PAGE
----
Departure movie of Ultima Thule made with 14 images taken after New Horizons made its closest approach on Jan. 1, 2019.
Farewell Ultima Thule! This evocative video was made just after closest approach to Ultima Thule on New Year’s Day when New Horizons was speeding past at over 31,000 miles an hour (50,000 km/hour). See all those stars? Not only do they provide a breathtaking backdrop, but it turns out that they were crucial to determining the object’s true shape. When the first photos were beamed back, it looked for all the world like two approximately spherical bodies joined at the neck. Some of us went so far as to call it a snowman. But further analysis of these latest photos reveal that Ultima, the larger of the two halves, is shaped more like a pancake, while Thule reminds me of a Milk Dud, a chocolate-coated caramel candy.
Scientists “traced out” their shapes by examining how they blotted out the background stars as New Horizons raced by. They then compared the observations to a model made from pre-flyby photos and telescope observations from the ground. Amateur and professional astronomers use the same method when trying to figure out an asteroid’s shape from Earth.
If you know the path of an asteroid, you can predict when it will occult (hide) occasional bright stars along the way. Using software, you can predict where on Earth the occultation will occur. Usually it’s visible in a zone, say 100 miles wide, like the path of totality during August 2017 total solar eclipse. Amateurs within the zone set up telescopes and time how long it takes the asteroid to cover and uncover the star. Someone near the edge of the zone of visibility will see it blink out for only a fraction of a second because only the asteroid’s edge covers the star, while an observer at the “centerline,” where the center of the asteroid crosses the star, will see the star disappear for several seconds. If a lot of people at different places within the path participate, you can convert all the different “blink out” times to create a profile of the asteroid. Pretty incredible.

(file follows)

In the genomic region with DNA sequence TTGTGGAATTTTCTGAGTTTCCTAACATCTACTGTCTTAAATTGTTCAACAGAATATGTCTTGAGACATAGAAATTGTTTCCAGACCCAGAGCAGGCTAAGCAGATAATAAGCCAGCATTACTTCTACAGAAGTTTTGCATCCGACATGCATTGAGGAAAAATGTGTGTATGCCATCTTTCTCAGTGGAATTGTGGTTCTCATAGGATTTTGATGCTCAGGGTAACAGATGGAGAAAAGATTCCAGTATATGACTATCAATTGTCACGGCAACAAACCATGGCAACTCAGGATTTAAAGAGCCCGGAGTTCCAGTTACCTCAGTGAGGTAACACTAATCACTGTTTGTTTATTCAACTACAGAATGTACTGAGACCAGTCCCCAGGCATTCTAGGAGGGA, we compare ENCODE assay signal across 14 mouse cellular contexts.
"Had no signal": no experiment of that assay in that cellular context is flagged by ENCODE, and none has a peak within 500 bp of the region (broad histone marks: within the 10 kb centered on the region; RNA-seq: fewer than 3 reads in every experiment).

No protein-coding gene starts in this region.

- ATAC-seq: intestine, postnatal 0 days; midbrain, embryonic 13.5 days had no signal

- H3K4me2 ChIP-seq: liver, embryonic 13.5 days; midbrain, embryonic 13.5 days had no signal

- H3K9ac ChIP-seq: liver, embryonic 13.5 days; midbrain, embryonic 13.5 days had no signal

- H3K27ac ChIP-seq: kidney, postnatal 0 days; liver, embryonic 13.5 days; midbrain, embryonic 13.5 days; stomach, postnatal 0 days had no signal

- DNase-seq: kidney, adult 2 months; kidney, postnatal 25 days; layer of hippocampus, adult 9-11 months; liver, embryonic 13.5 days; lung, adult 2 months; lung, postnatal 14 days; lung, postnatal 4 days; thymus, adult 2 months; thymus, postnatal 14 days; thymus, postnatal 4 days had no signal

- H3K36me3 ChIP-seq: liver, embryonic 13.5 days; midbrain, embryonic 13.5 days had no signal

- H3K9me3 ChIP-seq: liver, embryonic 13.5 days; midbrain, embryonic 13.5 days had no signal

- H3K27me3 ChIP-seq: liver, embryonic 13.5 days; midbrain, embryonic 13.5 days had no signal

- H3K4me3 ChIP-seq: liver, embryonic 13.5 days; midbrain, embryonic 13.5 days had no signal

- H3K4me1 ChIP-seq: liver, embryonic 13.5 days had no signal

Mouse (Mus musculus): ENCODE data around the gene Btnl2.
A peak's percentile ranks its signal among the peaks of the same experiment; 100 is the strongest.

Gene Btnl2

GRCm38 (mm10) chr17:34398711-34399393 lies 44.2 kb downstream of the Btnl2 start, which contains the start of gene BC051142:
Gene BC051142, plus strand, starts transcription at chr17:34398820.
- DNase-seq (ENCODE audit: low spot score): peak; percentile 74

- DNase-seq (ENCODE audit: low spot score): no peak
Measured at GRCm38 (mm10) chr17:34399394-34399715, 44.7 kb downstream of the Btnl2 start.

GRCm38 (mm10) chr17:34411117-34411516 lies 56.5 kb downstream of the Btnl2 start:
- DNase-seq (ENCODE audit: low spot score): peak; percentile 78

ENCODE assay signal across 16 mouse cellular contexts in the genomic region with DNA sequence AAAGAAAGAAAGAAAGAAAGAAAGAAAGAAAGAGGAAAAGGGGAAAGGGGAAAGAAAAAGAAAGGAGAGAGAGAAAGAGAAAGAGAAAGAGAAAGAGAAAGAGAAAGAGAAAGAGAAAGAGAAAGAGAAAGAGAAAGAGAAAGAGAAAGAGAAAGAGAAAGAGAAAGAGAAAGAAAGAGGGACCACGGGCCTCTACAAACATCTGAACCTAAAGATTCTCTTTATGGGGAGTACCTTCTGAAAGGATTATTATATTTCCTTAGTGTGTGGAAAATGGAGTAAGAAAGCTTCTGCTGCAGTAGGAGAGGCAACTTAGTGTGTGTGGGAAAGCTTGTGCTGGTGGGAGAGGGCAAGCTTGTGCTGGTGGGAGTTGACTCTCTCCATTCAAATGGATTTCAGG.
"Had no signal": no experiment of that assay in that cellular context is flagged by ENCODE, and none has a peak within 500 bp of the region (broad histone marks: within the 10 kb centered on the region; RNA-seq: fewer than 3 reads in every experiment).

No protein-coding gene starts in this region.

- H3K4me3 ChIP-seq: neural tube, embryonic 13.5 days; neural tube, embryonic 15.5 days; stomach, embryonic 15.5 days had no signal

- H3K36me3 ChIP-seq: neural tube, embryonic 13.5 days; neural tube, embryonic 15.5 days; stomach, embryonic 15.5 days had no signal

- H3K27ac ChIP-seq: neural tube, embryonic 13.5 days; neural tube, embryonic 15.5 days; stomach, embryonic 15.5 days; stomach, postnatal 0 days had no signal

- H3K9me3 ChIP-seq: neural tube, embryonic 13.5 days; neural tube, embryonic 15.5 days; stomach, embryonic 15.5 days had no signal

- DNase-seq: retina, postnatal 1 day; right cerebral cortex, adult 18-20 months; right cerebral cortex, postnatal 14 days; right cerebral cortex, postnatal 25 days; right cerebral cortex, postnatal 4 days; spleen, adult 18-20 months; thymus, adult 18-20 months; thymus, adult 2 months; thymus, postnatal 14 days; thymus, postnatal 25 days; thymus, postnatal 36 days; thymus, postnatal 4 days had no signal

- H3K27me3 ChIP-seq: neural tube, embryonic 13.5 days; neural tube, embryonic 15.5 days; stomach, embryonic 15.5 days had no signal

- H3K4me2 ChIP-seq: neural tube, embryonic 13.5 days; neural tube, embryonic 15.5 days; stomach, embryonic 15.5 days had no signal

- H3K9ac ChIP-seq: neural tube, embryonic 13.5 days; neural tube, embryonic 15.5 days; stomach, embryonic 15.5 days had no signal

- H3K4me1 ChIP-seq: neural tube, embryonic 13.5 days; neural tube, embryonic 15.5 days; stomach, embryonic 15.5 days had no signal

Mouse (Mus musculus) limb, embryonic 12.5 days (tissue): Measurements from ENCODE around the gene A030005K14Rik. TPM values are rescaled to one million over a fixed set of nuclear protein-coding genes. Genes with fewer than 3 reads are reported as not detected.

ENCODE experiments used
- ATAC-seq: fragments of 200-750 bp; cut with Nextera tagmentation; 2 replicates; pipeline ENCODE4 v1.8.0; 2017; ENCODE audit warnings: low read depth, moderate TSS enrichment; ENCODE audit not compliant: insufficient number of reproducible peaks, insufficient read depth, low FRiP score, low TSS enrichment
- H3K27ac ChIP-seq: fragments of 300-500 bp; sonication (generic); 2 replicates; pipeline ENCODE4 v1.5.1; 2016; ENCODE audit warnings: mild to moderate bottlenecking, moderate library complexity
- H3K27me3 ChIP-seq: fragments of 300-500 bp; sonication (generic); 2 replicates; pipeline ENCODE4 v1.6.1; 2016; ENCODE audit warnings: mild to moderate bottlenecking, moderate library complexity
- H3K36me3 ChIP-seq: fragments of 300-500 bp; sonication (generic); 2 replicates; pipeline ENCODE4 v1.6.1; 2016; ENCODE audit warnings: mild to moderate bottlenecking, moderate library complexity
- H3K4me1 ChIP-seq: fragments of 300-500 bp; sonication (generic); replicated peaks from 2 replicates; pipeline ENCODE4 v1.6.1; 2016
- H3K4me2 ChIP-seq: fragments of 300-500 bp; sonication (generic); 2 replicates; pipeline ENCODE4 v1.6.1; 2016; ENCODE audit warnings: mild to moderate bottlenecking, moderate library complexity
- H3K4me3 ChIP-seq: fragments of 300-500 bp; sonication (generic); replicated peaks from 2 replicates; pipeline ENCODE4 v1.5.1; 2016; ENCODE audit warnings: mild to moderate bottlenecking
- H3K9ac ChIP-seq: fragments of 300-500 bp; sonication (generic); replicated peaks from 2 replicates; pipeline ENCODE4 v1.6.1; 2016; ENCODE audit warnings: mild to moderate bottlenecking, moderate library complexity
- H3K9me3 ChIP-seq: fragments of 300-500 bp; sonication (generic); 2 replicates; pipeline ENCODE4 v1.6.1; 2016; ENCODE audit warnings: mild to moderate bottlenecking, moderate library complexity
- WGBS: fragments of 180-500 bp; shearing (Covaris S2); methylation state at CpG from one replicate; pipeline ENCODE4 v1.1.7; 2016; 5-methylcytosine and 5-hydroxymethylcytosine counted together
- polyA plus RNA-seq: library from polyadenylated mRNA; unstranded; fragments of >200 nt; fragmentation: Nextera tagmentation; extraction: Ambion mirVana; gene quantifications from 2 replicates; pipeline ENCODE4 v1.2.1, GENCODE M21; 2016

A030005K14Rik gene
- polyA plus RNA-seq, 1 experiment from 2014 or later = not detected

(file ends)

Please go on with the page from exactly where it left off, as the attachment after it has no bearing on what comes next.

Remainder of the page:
If you’re ever interested in observing an occultation, be sure to check out the International Occultation Timing Association’s (IOTA) pages. Scientists watched Ultima Thule do the same thing from nearby to give us a much better idea of its shape:
“We had an impression of Ultima Thule based on the limited number of images returned in the days around the flyby, but seeing more data has significantly changed our view,” said Alan Stern, the mission’s principal investigator. “It would be closer to reality to say Ultima Thule’s shape is flatter, like a pancake. But more importantly, the new images are creating scientific puzzles about how such an object could even be formed. We’ve never seen something like this orbiting the sun.”
I agree. Pancakes, Milk Duds — what next?